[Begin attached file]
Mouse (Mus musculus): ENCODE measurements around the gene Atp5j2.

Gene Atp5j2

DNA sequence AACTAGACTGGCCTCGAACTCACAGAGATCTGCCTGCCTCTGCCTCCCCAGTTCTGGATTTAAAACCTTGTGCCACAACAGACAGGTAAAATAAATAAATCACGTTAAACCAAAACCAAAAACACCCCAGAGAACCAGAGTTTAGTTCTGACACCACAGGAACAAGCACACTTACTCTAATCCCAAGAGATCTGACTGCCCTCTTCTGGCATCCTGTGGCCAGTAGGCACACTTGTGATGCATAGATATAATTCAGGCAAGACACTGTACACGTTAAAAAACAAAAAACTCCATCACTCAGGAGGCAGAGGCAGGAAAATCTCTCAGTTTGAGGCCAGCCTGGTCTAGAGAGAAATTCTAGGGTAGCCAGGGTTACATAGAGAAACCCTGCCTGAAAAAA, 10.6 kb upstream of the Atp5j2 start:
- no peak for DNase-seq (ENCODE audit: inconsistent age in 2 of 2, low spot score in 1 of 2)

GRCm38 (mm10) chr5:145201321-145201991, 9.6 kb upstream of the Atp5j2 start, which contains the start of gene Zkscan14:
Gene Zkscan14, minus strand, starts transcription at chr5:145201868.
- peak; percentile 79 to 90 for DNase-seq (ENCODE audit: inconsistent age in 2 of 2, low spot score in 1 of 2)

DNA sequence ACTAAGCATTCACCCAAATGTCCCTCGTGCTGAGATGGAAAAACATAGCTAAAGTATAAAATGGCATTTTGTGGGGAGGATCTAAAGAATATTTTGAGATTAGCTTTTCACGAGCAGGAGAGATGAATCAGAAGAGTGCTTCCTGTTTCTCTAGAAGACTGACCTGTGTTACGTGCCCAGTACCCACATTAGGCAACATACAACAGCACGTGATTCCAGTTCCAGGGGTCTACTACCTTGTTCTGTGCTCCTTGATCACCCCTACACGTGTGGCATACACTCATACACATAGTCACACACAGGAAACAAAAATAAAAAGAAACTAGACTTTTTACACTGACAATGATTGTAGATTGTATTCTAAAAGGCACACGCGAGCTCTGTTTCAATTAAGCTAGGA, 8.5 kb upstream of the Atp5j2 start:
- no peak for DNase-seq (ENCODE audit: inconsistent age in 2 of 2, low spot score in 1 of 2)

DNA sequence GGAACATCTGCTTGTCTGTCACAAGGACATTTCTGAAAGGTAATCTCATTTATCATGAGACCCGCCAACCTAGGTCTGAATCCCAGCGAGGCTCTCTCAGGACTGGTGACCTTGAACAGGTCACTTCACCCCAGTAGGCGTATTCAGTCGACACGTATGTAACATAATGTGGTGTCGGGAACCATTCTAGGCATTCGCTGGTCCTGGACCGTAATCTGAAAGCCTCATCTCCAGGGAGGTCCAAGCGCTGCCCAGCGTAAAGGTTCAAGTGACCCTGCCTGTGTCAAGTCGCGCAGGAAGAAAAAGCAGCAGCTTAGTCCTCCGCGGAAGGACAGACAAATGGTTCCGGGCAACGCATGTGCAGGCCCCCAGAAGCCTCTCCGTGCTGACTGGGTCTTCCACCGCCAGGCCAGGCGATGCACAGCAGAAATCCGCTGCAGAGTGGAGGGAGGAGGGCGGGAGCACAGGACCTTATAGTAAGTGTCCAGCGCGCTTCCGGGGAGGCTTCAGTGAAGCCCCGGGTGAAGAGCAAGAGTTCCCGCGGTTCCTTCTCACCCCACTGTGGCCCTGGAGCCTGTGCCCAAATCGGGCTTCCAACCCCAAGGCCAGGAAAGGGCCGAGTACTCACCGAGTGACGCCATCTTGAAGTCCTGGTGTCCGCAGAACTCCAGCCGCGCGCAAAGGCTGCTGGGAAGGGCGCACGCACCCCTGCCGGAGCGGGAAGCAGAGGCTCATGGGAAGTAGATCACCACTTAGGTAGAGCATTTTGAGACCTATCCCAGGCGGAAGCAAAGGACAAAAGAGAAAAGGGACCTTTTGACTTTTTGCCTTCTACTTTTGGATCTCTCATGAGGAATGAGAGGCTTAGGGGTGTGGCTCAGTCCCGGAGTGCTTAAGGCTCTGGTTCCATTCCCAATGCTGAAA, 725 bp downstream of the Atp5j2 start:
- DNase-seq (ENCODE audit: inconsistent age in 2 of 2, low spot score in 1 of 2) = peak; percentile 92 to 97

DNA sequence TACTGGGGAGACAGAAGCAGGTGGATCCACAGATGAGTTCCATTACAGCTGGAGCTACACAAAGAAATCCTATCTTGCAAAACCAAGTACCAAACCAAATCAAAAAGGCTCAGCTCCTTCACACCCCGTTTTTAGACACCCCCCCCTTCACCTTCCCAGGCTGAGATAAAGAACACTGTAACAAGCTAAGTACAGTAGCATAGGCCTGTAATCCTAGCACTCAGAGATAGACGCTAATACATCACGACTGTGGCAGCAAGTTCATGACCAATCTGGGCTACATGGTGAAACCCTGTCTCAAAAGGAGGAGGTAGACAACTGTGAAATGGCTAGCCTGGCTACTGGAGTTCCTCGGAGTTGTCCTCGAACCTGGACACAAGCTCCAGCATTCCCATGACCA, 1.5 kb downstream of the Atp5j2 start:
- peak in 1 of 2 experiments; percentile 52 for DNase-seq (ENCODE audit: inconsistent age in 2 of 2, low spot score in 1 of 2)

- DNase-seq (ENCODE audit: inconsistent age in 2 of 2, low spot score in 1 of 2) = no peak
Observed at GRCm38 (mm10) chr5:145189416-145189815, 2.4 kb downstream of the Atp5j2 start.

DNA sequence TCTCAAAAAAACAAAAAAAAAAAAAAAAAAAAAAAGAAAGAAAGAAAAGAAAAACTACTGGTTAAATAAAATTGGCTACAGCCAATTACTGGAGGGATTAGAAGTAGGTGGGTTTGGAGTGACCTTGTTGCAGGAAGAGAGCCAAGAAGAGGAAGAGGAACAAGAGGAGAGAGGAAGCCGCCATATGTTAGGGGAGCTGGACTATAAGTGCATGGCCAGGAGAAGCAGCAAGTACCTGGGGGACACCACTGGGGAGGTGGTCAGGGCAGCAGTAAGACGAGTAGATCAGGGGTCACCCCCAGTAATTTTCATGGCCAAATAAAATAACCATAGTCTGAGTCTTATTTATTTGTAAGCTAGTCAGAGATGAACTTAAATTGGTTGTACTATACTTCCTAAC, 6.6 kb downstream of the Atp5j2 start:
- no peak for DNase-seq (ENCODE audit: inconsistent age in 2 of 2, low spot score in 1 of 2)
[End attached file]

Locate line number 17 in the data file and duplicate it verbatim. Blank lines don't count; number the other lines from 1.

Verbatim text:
- no peak for DNase-seq (ENCODE audit: inconsistent age in 2 of 2, low spot score in 1 of 2)